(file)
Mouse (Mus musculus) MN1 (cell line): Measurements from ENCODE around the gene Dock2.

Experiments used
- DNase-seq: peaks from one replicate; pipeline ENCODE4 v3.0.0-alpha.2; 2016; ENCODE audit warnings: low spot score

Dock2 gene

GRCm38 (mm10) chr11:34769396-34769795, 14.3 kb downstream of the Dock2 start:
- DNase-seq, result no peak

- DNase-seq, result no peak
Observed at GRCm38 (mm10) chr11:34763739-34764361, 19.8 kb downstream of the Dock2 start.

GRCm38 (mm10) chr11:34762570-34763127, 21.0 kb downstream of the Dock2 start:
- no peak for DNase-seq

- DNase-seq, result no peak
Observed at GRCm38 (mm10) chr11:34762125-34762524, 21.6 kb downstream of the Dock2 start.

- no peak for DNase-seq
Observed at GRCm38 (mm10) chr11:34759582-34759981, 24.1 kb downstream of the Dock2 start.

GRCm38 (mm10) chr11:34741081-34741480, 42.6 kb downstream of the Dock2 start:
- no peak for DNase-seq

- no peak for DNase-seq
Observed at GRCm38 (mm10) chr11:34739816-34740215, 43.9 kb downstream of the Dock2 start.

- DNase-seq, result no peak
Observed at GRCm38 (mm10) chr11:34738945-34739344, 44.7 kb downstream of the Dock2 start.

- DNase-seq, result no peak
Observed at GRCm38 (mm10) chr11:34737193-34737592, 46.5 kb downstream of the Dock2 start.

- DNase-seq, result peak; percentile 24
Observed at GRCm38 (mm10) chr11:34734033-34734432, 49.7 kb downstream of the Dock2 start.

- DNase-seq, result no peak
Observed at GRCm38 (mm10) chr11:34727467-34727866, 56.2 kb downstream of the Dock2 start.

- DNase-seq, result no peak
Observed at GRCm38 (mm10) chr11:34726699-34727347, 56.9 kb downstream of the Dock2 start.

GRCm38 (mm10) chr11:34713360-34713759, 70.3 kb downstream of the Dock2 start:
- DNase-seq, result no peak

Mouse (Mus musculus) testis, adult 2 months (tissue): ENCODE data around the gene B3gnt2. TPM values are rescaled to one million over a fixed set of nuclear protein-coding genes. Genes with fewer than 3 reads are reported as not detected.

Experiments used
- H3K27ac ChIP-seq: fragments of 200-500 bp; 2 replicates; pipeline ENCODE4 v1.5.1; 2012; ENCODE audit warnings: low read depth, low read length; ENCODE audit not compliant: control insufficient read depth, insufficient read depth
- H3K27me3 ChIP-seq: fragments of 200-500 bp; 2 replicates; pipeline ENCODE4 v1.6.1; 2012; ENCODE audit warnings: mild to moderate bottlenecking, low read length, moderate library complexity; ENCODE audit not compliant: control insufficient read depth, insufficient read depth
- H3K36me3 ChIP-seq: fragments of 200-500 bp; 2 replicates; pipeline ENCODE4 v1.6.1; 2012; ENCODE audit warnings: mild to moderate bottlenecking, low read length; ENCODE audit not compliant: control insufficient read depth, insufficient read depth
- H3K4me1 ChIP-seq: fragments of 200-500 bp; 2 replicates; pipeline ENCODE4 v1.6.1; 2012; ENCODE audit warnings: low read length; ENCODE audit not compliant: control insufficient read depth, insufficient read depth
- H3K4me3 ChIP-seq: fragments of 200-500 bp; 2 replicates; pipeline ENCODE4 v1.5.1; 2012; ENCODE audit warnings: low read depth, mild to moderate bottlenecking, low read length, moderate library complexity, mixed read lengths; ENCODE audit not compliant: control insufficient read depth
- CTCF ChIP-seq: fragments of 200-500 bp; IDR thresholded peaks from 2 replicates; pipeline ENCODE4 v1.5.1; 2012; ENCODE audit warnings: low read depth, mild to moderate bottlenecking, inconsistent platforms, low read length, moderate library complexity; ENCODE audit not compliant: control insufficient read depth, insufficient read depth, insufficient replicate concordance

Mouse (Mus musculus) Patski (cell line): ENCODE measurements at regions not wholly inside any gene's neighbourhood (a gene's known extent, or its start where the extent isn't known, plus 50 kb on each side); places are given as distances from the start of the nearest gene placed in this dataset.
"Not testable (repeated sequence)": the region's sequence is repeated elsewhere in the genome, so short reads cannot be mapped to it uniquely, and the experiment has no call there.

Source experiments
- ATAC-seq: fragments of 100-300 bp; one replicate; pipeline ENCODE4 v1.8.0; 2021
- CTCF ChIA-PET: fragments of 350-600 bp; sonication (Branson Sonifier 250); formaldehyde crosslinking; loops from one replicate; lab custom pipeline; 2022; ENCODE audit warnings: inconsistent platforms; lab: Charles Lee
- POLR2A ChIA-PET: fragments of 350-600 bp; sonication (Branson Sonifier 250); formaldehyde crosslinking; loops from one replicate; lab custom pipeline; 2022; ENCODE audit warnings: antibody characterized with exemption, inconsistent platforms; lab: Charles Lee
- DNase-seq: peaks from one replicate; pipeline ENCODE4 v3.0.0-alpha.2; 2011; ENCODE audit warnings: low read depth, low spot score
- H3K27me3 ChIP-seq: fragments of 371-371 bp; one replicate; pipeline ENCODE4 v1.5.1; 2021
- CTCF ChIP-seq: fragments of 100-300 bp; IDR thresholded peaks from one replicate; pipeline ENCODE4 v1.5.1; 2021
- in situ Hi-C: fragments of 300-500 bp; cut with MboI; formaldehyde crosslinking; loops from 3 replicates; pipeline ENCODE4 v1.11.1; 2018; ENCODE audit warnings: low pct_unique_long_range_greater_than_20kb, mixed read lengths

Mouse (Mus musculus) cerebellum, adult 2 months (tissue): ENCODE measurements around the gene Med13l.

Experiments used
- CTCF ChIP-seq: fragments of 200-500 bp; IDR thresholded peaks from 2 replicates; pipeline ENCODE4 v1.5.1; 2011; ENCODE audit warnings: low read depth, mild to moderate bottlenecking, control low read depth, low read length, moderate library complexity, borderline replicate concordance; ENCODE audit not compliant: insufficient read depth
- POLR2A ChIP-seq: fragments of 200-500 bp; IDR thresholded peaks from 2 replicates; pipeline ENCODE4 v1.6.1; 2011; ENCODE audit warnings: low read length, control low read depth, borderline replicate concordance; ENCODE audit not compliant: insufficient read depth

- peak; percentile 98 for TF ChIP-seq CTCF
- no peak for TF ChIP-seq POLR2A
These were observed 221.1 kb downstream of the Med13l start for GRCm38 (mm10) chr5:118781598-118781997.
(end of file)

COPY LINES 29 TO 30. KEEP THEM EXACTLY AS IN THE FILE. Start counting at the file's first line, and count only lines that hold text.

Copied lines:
GRCm38 (mm10) chr11:34713360-34713759, 70.3 kb downstream of the Dock2 start:
- DNase-seq, result no peak